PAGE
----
Tuesday, June 28, 2005

Rove, Rumsfeld, and the Spin Machine - UPDATED

I spared myself the spectacle of Bush's press conference — in general I find it painful to listen to Chimpy's voice (except of course for the occasion of his delightful deer-in-the-headlights look in the debates). I've already read about the fake applause, but on the whole I'm avoiding reading about it for tonight at least.

The purpose of this speech was to shore up the public's approval numbers for the Iraq war. What I have found interesting, however, is how coordinated the effort has been over the last several days, on the part not only of the Right-Wing Talking Heads but of government officials.

A great many seem to have characterized Rove's latest charmer, characterized by Daou correctly, I think, as "vile comments denigrating half of the American public" as a tit-for-tat response to Durbin. And of course many are caught up in the despicable manipulativeness of it all and predictably (and, I feel, misguidedly) some quarters have been demanding an apology.

All of this is a waste of time and energy and, worse than that, merely plays into Rove's hands. The man is a political genius (and of course I agree that his genius appears to be more for winning than for actually accomplishing anything): the point is never to look at what he is saying but to ask why he is saying it. Inasmuch as it may have been a response to Durbin at all, that is mere chicken feed. Its primary goal is clearly to stir up the base, make everyone forget about Iraq and remember 9/11 (and hopefully forget the fact that Bush has done nothing to capture Bin Laden; quite the opposite), and turn Bush's numbers around. It goes along with the recent Senate testimony warning that the war was still "winnable" but only with the Public's support, and now, tonight, with Bush's speech.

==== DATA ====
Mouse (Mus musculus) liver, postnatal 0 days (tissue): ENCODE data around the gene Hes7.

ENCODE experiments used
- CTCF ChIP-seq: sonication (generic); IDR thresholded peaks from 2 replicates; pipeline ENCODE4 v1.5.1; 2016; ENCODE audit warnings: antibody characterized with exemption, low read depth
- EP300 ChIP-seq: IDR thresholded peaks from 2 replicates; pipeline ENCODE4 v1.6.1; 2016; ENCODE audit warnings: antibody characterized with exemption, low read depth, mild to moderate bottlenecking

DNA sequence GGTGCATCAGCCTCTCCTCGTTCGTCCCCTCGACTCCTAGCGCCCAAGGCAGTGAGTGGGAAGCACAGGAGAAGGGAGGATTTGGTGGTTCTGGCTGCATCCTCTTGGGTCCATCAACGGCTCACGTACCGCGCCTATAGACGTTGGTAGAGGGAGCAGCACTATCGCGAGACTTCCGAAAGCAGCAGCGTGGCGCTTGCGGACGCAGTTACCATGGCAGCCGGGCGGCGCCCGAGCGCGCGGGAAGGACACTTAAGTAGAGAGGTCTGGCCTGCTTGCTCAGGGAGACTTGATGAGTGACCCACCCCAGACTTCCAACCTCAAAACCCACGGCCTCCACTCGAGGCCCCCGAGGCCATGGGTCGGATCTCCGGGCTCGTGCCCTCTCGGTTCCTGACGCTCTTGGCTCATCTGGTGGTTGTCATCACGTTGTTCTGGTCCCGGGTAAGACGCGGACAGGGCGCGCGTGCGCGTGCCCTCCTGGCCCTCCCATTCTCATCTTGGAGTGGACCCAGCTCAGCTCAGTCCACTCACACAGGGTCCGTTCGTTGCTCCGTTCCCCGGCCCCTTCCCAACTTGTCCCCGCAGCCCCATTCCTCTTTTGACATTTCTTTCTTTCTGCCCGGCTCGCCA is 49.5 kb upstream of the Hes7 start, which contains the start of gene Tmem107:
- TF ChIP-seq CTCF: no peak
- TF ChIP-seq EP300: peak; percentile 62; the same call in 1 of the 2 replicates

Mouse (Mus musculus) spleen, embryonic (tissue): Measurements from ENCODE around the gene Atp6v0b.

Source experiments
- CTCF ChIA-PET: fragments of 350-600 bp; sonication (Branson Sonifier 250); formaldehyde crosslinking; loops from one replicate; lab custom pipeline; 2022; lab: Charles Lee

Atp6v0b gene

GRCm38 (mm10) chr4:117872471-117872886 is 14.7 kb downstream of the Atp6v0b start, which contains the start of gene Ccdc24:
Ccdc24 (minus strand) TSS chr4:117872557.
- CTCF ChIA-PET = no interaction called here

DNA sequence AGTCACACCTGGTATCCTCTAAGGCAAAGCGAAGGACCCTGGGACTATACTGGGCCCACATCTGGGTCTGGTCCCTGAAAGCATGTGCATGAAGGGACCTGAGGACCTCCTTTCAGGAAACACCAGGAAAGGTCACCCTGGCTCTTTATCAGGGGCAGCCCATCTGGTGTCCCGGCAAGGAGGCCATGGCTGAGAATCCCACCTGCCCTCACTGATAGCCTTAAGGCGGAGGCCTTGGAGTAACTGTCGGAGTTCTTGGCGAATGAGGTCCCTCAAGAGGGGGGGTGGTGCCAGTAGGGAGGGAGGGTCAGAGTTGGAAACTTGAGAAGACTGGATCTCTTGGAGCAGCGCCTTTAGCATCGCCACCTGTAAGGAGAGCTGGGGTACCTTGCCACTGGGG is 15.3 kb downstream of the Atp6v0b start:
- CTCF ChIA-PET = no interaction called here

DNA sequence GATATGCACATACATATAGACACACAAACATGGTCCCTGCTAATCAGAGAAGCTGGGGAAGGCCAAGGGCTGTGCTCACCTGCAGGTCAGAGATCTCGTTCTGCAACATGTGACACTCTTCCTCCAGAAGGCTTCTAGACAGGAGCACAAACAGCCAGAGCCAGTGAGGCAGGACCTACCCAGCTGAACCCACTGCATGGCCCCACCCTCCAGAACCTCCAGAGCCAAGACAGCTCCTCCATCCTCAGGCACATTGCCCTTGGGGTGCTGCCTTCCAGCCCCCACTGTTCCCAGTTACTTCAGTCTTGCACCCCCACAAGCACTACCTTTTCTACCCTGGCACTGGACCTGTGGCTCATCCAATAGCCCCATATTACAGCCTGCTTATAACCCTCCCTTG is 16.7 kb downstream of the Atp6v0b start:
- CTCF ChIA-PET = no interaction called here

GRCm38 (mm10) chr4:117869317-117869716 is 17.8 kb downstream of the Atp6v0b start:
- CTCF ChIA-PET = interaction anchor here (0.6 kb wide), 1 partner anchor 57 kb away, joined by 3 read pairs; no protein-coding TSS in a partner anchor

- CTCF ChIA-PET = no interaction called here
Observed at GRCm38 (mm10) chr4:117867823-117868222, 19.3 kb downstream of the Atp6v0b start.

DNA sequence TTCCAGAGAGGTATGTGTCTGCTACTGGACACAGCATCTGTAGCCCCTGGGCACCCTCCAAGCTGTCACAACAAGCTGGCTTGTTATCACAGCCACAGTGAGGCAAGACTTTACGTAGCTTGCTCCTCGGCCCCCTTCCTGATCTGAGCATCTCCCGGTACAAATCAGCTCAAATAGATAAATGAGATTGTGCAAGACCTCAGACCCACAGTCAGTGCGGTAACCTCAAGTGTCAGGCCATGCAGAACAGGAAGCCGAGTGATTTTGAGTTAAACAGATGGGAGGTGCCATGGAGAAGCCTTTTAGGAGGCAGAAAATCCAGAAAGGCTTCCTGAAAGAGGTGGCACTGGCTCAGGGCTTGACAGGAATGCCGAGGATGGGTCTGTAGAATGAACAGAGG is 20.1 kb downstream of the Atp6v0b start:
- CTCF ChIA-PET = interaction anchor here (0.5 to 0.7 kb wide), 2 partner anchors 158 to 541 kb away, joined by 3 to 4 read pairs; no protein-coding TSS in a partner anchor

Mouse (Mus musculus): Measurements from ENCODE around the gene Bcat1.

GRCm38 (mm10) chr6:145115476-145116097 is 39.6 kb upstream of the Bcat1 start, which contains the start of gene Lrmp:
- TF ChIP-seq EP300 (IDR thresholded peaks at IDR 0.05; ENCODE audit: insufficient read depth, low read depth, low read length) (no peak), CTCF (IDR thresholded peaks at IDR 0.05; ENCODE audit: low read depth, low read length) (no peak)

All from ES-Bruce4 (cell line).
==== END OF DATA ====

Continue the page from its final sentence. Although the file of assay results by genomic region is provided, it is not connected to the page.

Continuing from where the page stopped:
All this dwelling on the content of Rove's speech just serves their ends on many levels. It keeps the image of 9/11 in people's minds; it keeps the grotesque slander that liberals are weak and unwilling to defend the country (when has there ever been a Democratic president who was afraid to go to war?) in people's minds; and most of all it makes the Democrats look petulant and whiny.

See (and say it) it for what it is: a propaganda tool. And if you have to talk about it at all, just dismiss it as typical of the Republican Party's obsessive and anti-democratic, anti-republican drive for a One Party State: just another attack on the legitimacy of the very existence of any opposition party at all.

UPDATE: Bien-sûr, this has already been said, and better:
But I actually think Rove's rant should be seen as a somewhat encouraging sign. Rove and his idiot chorus aren't roaring at the top of their lungs to try to drown out the liberals -- that would be absurd overkill, given how effectively the corporate media has ridiculed and/or demonized the likes of Howard Dean and Dick Durbin. No, Rove's hate rally is aimed squarely at suppressing the growing doubts of the great silent majority -- and even, to a certain extent, those of the conservative true believers, some of whom are showing ominous signs of war weariness.
The rhetorical assault on the liberals, in other words, is the core of the PR counteroffensive the White House has been promising to unleash for the past week.
Having been advised by the "moderates" to level with the American people and explain just how badly things have gone off the track in Iraq, and how much time, treasure and blood it will take to redeem Bush's casual promises of victory, the Rovians apparently have decided they can't do it -- not without suffering unacceptable casualties on the home front. American troops, after all, are expendable. But Bush's political capital is both precious and increasingly scarce. Much too scarce, apparently, to waste on an exercise as frivolous as a presidential appeal for patriotic unity and shared sacrifice.
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